BIOTIC Species Information for Cerastoderma edule
Click here to view the MarLIN Key Information Review for Cerastoderma edule
Researched byLizzie Tyler Data supplied byUniversity of Sheffield
Refereed byThis information is not refereed.
General Biology
Growth formBivalved
Feeding methodPassive suspension feeder
Active suspension feeder
Mobility/MovementCrawler
Burrower
Environmental positionInfaunal
Typical food typesPhytoplankton, zooplankton and organic particulate matter. HabitFree living
Bioturbator FlexibilityNone (< 10 degrees)
FragilityRobust SizeSmall-medium(3-10cm)
HeightInsufficient information Growth RateVariable (see additional information)
Adult dispersal potential100-1000m DependencyIndependent
SociabilityGregarious
Toxic/Poisonous?No
General Biology Additional InformationFactors affecting growth
Growth rates of Cerastoderma edule vary with age, year, season, geographical location, tidal height, temperature regime, food availability, population density and interspecific competition.
  • Cerastoderma edule grow rapidly in their first 1 -2 years after which growth rate declines with increasing size (Seed & Brown, 1977).
  • Growth rates decrease with increasing tidal height, probably due to decreased immersion times and hence reduced food availability at higher shore heights (Richardson et al., 1980; Jensen, 1993; Montaudouin & Bachelet, 1996; Montaudouin, 1996). The highest growth rates in Cerastoderma edule were reported in continuously immersed populations (Guevara & Niell 1989).
  • Local variability in growth rate occurs in areas separated by relatively short distances within sites, e.g. Llanrhidian Sands, Wales (Hancock, 1967).
  • Growth rates were reported to vary between years and geographical locations (Hancock, 1967; Ducrotoy et al., 1991).
  • Growth rates decrease as population density increases probably due to increased competition for food, and direct interference or disturbance due to burrowing and direct contact between individuals (Orton, 1926; Hancock, 1967; Jensen, 1993; Montaudouin & Bachelet, 1996). Montaudouin & Bachelet (1995) reported highest juvenile growth rates at low density (160-200 adults /m²) whereas adult growth rates were only depressed at the highest density examined (2000 adults/m²).
  • Cerastoderma edule is unable to acclimatise to low temperatures, resulting in reduced metabolic rate and oxygen consumption during winter months. However, reduced food availability in the winter months results in low or negligible growth (Smaal et al. 1997).
Seasonal Growth
Growth in Cerastoderma edule shows a marked seasonal pattern (Seed & Brown, 1977; Hancock & Franklin, 1972). In the Burry Inlet, Wales, shell growth commenced in May, continued through June until late August after which growth was negligible. Winter growth rates vary, e.g. negligible winter growth occurred for less than a month in the Menai Straits, Wales but for 158 days (between May -October) in Sorbotn, Norway although growth was more vigorous in young (first winter) than older specimens (Richardson et al. 1980). Adults may loose weight over winter (Hancock & Franklin, 1972; Newell & Bayne, 1980) probably due to lack of food. Mortality over winter was reported by several authors, e.g. Hancock & Urquhart (1964) report normal winter mortalities of 30 -90% in Burry Inlet, depending on size. After spawning the high food availability and reduced metabolic costs (compared with prior gametogenesis) allows Cerastoderma edule to synthesize carbohydrate reserves. The decline in body weight over winter and early spring is associated with the utilisation of lipid, protein and carbohydrate reserves (Newell & Bayne, 1980).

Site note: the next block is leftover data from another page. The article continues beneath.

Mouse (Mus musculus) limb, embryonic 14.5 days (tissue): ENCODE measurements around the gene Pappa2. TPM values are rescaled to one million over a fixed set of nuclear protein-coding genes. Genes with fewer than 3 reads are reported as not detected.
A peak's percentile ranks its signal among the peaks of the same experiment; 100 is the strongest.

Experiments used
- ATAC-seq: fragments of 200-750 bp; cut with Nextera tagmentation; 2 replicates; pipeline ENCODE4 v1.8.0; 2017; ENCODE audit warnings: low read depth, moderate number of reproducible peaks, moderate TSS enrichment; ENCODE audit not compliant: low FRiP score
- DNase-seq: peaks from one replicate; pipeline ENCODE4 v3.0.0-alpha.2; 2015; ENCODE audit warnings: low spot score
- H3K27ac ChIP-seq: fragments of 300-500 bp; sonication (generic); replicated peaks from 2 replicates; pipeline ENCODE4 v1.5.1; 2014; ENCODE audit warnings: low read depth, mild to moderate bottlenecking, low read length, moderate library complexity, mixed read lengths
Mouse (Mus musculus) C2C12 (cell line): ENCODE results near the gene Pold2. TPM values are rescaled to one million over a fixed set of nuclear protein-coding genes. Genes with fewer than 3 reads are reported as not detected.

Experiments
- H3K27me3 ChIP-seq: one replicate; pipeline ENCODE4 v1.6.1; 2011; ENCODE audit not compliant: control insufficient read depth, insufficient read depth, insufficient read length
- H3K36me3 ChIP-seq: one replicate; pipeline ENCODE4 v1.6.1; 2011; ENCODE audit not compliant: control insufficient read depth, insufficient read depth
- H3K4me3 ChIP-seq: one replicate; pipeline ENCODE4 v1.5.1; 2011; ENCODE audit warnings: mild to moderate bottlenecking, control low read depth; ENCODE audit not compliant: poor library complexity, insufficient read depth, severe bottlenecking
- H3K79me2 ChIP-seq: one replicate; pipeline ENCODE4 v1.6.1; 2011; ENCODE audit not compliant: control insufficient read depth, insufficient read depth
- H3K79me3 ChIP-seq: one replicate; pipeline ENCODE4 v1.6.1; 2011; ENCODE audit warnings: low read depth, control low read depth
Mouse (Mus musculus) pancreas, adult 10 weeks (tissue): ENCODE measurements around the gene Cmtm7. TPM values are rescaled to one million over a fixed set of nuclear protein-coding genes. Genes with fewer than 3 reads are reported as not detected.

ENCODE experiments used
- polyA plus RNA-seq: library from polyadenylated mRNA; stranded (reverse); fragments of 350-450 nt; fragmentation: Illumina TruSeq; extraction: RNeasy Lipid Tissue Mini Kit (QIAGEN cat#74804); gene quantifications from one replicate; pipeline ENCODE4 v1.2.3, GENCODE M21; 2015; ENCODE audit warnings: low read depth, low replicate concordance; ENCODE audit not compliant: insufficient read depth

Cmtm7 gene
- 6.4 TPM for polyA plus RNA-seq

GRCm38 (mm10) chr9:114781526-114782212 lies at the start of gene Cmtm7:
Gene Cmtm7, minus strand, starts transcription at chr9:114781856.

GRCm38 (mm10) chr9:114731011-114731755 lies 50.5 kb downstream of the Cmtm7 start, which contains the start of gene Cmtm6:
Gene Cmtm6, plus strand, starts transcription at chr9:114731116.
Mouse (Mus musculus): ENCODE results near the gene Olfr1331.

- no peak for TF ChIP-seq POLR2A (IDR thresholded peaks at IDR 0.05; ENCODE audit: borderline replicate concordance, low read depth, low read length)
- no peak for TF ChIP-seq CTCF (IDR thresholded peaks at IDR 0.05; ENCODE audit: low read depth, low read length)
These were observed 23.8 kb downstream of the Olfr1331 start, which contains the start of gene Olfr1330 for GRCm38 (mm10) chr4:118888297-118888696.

Growth banding
Reduced or negligible winter growth, together with disturbance results in clearly distinguishable external banding. Internal bands are laid down at semi-diurnal intervals related to the tidal cycle. Winter growth and internal bands have been used to age cockles, examine the past history of populations, population dynamics and monitoring (Orton, 1926; Richardson et al. 1979; Richardson et al., 1980; Jones & Baxter, 1987a).

Parasitism
Boyden (1972) reported castration of 13% of the population of Cerastoderma edule in the River Couch estuary due to infection with larval digenetic trematodes. Jonsson & Andre (1992) suggested that mass mortality of Cerastoderma edule occurring on the west coast of Sweden in the summer of 1991 was due to infestation by the larvae of the digenean trematode Cercaria cerastodermae I. Cercaria cerastodermae I has been recorded on British shores but was considered rare. The brucephalid cercariae, Cercaria fulbrighti primarily occupies digestive gland, foot and gonads. The parasitic copepod Paranthessius rostatus was reported in the mantle cavity of cockles around the British Isles (Atkins, 1934) and the Dutch Wadden Sea (sometimes 10s of parasites per individual) (Kristensen, 1958). The rhabdocele Paravortex cardiiand Paravortex karlings have also been reported in Cerastoderma edule in the British Isles (Pike & Burt, 1981; Atkins, 1934).
Biology References Fish & Fish, 1996, Hayward et al., 1996, Hayward & Ryland, 1995b, Tebble, 1976, Dame, 1996, Boyden, 1972, Boyden & Russel, 1972, Hancock & Franklin, 1972, Jones & Baxter, 1987a, Richardson et al., 1980, Richardson et al., 1979, Orton, 1926, Newell & Bayne, 1980, Johnsone, 1899, Guevara & Niell, 1989, Montaudouin & Bachelet, 1996, Montaudouin, 1996, Hancock, 1967, Ducrotoy et al. , 1991, Jensen, 1993, Smaal et al., 1997, Sanchez-Salazar et al. 1987, Olafsson et al., 1994., André et al. , 1993, Guillou & Tartu, 1994, Möller & Rosenberg, 1983, Hancock & Urquhart, 1964, Beukema, 1990, Atkins, 1934, Pike & Burt, 1981, Jonsson & Andre, 1992, Ansell et al., 1981, Hayward & Ryland, 1990, Julie Bremner, unpub data,
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